Earlier this week, President Trump advanced his trade agenda by joining South Korean President Moon Jae-in in signing a revised version of the United States-Korea Free Trade Agreement, known in political shorthand as KORUS.
This isn’t a new deal, since KORUS has been around for half a decade already, but it does remove some regulatory burdens for U.S. industries such as automotive and helps to keep agricultural exports flowing. The deal also opens the door to trade negotiations 2.0, which is now looking at solidifying a deal with Japan.
Here’s what three U.S. ag leaders had to say about the KORUS deal:
Agriculture Secretary Sonny Perdue: “Achieving high-standard trade agreements is a top priority for American agriculture, and the announcement of the beginning of negotiations for a U.S.-Japan trade agreement is an important step in that process. This is welcome news, since we know that export income is critical to the financial health of agriculture and is a key contributor to rural prosperity. Japan is an important customer for our agricultural products and we look forward to the great potential this breakthrough represents. Today’s announcement is further proof that President Trump’s approach to trade — standing strong for American interests and bringing other countries to the table — will benefit our entire economy, including the agricultural sector.”
American Farm Bureau Federation President Zippy Duvall: “President Trump’s approval of the modernized U.S.-Korea Free Trade Agreement preserves a two-way trade relationship that greatly benefits America’s farmers and ranchers. South Korea bought $6.9 billion worth of U.S. agricultural goods last year, making it our sixth-largest export market. Whether it’s corn, soybeans and wheat, or poultry, eggs and meat products, our agricultural exports to South Korea are growing thanks to the U.S.-Korea FTA.”
National Corn Growers Association: “President Trump on Monday signed the new United States-Republic of Korea Free Trade Agreement (KORUS). The National Corn Growers Association has advocated for continuing our trading relationship with Korea and appreciates President Trump and President Moon reaffirming the two countries’ important partnership. Korea is the third largest export market for U.S. corn farmers, and KORUS has been instrumental in solidifying this important market. Farmers voiced their support for KORUS loud and clear, and NCGA is pleased the agreement has been updated. The new KORUS also paves the way for U.S. trade negotiators to work on opening new export markets for agriculture.”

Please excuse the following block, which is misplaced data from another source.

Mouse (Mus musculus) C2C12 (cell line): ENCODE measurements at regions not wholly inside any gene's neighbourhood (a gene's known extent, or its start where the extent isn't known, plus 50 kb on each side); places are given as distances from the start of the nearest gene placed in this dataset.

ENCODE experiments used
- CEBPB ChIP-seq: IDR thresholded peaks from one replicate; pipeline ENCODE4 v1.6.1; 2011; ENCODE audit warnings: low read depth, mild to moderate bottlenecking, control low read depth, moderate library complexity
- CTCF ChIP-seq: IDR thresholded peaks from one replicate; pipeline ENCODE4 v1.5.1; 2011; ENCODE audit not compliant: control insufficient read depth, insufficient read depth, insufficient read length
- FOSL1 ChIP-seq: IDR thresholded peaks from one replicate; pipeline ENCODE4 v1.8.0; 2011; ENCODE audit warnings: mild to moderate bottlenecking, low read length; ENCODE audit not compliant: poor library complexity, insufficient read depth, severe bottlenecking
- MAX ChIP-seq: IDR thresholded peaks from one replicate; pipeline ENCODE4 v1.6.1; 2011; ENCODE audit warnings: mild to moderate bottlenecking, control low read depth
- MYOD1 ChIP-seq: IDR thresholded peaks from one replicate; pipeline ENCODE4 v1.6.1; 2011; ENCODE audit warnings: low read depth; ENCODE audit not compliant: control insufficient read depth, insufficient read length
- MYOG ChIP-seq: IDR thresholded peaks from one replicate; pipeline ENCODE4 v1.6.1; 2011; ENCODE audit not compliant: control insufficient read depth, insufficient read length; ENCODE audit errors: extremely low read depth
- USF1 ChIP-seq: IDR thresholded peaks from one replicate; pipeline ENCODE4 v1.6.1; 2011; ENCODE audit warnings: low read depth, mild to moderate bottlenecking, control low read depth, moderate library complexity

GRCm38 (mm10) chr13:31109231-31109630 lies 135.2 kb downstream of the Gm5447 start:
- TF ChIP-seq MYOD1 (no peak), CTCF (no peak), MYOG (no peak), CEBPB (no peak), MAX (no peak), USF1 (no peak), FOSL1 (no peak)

United States Cattlemen’s Association President Kenny Graner: “U.S. cattle producers sent $7.27 billion of beef to South Korea in 2017, making the United States the largest supplier of beef for the country. The revised KORUS trade agreement, with a reduced and eventually eliminated tariff schedule for beef, represents the Administration’s dedication to securing fair trade agreements that put domestic producers first. …
“Expanding market opportunities for U.S. beef exports to large consuming countries like Japan and Korea is an important objective for U.S. producers. With the U.S. withdrawal from the Trans-Pacific Partnership (TPP) last year, there has been concern that U.S. beef would lose market share to one of our most important export markets – Japan. The joint statement indicating an intent of the U.S. and Japan to enter into negotiations holds the hope that U.S. producers will quickly be back on par with other major beef exporting countries who remained in the TPP. We are greatly encouraged by these recent actions and look forward to addressing our trade agreements with other countries with the same vigor.”